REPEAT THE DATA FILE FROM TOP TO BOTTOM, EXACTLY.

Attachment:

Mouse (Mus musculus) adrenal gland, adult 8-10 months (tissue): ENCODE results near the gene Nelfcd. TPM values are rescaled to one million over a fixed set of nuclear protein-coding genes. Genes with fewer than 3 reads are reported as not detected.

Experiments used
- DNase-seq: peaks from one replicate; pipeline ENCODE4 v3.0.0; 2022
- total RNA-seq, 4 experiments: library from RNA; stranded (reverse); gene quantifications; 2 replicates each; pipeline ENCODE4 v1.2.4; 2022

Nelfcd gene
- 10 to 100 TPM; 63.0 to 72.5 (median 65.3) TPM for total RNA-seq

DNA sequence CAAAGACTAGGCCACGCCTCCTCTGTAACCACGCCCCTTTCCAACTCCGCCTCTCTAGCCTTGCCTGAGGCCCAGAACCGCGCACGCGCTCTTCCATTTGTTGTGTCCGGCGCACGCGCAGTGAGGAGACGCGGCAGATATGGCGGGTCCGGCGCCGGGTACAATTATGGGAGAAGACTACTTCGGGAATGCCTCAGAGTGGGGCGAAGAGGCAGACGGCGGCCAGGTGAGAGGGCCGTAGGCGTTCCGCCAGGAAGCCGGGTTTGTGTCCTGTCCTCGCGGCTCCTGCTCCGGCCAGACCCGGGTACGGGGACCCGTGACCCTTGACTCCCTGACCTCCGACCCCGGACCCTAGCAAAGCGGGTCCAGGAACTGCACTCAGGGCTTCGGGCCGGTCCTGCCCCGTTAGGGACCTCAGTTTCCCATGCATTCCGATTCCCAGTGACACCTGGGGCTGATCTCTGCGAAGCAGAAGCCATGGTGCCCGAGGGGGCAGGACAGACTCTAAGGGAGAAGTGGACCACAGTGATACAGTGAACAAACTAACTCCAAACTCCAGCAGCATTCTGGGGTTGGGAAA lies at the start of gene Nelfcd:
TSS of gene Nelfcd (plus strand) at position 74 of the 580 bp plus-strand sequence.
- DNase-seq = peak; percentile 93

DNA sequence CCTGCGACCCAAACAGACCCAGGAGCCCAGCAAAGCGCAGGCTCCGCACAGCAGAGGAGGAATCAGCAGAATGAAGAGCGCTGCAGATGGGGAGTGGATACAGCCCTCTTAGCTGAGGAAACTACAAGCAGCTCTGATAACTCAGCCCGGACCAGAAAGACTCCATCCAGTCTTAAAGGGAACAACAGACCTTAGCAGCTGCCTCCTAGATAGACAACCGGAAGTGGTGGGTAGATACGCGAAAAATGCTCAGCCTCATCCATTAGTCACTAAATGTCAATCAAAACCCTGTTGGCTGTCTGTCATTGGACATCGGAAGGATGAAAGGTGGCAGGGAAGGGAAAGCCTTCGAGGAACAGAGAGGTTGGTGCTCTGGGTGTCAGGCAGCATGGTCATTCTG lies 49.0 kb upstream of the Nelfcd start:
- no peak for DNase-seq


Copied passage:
Mouse (Mus musculus) adrenal gland, adult 8-10 months (tissue): ENCODE results near the gene Nelfcd. TPM values are rescaled to one million over a fixed set of nuclear protein-coding genes. Genes with fewer than 3 reads are reported as not detected.

Experiments used
- DNase-seq: peaks from one replicate; pipeline ENCODE4 v3.0.0; 2022
- total RNA-seq, 4 experiments: library from RNA; stranded (reverse); gene quantifications; 2 replicates each; pipeline ENCODE4 v1.2.4; 2022

Nelfcd gene
- 10 to 100 TPM; 63.0 to 72.5 (median 65.3) TPM for total RNA-seq

DNA sequence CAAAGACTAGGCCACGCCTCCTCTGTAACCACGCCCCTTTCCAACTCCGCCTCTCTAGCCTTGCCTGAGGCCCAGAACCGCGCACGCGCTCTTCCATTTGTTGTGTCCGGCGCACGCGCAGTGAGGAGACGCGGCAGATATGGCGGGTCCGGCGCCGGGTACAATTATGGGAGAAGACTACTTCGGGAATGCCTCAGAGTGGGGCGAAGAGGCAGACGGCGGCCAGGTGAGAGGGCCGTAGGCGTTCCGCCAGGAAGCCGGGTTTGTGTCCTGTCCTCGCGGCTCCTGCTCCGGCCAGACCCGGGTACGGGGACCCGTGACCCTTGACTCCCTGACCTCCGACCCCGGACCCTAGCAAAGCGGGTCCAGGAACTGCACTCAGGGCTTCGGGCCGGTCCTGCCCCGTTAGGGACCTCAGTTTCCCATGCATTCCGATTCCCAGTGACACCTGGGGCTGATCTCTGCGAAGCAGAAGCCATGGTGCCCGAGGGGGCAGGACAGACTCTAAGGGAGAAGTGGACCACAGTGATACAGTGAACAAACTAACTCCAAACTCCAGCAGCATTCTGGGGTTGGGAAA lies at the start of gene Nelfcd:
TSS of gene Nelfcd (plus strand) at position 74 of the 580 bp plus-strand sequence.
- DNase-seq = peak; percentile 93

DNA sequence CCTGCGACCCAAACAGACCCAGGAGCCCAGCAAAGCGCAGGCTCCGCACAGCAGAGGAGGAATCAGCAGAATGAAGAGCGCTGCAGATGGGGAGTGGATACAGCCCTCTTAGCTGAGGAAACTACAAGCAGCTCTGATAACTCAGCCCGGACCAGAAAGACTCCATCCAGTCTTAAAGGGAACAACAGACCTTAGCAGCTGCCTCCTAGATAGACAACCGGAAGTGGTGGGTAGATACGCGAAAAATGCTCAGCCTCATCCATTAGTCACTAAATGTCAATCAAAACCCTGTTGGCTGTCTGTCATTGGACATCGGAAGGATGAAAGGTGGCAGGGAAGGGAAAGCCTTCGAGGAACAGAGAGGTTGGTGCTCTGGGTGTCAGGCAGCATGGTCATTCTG lies 49.0 kb upstream of the Nelfcd start:
- no peak for DNase-seq